Qnx Project#

Qnx project is special flavor or Makefile project with additional control over the make. To use qnx project you also have to use qnx recursive makefiles. Qnx recursive makefiles - are conventions for creating makefiles which uses specific variables and uses specific layout. This allow IDE to parse makefile and provide UI control over makefile options and build variants. Usually single qnx project is good to build one binary/library for several variants, such as x86 and pcc in debug, release and profiling modes.

Managed Project#

Managed project is CDT specific project which does not use makefiles, and all build settings are controlled by UI. The inconvenience of it is inability to perform a build of the project from command line* (* - although it is possible in simple cases with some extra setup files or you can use a makefile generator). Also there are restrictions on what you building and how, especially if you use special steps in the build which involves other tools.

Original Project Creation#

Lets consider scenarios when you creating project for the first time (in compare to checking out pre-made project, which will be discussed below)

When creating a new IDE project you have to pick from one of the following options:

  1. This is new project, I will create all sources in IDE
  2. The sources/structure exists already in the file system, I want to "attach" IDE project to it
  3. The project source/structure exists in the Version Control

New Project (#1) - pick one the project types described above. Use File->New... menu and pick C or C++ project wizard:

  • For Qnx Project pick "Qnx C Project" (or "Qnx C++ project" for c++). On the first page pick build variants. For example x86 Debug & Release.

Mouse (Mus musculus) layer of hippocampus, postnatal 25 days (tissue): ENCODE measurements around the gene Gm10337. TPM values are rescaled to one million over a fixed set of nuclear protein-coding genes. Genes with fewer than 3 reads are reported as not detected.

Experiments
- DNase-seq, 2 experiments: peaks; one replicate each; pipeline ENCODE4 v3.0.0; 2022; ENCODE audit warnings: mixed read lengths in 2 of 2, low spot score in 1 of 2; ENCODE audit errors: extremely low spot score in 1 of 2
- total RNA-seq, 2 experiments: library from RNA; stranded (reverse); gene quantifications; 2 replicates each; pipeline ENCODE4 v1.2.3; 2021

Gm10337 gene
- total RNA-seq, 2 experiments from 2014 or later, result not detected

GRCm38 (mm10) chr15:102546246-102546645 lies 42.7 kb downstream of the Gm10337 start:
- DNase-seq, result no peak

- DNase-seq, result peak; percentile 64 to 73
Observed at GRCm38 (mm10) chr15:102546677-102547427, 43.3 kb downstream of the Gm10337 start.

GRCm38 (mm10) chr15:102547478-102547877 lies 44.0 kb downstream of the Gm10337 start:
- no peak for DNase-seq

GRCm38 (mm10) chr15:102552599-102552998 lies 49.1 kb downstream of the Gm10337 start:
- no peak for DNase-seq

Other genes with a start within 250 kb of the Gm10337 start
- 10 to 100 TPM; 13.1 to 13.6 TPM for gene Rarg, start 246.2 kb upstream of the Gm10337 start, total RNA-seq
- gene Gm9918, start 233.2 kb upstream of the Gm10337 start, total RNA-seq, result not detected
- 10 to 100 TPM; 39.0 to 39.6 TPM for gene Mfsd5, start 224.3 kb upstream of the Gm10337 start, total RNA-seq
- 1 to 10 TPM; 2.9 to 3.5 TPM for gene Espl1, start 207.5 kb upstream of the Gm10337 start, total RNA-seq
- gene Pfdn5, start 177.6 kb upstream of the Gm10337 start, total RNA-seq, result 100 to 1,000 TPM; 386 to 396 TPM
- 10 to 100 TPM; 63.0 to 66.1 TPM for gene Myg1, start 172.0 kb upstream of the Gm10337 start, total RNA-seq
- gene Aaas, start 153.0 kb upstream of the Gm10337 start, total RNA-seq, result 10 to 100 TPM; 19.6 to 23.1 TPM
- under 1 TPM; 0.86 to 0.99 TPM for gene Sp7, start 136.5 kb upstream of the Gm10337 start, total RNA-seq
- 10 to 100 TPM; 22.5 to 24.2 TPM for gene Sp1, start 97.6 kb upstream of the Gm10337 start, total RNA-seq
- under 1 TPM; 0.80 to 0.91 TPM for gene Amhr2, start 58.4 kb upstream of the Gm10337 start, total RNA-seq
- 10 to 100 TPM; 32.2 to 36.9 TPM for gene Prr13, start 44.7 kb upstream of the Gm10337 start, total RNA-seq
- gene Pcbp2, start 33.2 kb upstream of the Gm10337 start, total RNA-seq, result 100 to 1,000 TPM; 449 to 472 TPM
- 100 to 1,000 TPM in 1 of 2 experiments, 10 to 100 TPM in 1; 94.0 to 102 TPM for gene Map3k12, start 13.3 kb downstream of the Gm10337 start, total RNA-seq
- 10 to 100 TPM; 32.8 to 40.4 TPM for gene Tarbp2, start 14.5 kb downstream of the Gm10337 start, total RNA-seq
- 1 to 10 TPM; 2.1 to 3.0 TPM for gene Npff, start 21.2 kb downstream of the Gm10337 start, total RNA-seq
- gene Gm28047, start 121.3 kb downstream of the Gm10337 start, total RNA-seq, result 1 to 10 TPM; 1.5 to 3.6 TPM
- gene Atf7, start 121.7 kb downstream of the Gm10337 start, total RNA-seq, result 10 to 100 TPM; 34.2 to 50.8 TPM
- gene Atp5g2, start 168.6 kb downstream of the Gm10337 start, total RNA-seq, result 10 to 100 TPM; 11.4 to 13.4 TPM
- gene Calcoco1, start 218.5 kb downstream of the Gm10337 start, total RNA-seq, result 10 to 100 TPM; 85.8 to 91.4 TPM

• For Makefile pick "C Project" (or "C++ Project" for c++). Select Makefile on the left. Pick QNX Toolchain on the right. Click Finish.
  • For Managed project pick "C Project" (or "C++ Project" for c++). Select one the projects types or templates on the left, except Makefile. Pick QNX Toolchain on the right. Click Finish.

Attaching to existing folder(#2) - pick one the project types described above for your project. Open corresponding wizard as described in #1, but don't proceed further. First wizard page would offer you to Use default location or pick one. Uncheck "Use default location". Select location of you existing project using "Browse" button. Follow the wizard as in #1. Alternatively you create project in default location but later attach other directory using link folders. See Example 4 below.

Checking out from source control(#3) - pick one of the project types described above for your project. If whole project is in one directory in version control you can use Check Out As... action of SVN or CVS plugins to check it out. Use "Check out as a project configured using New Project Wizard" and pick wizard of your choice. For Qnx project make sure you uncheck Generate default file and Generate Makefiles (? - not in 4.5 - need to revert to base to restore makefiles after check out). If you want a partial check out see next section.

Checking out partial source tree#

This procedure is how to create a project by checking out from several folders from version control system (example with SVN).

Lets say you have a folder in svn called big_project and it has 100 sub folders each of them represent different binary, but big_project has a makefile and some other common folders such as "public_includes" which you need to compile your subfolder "my_binary"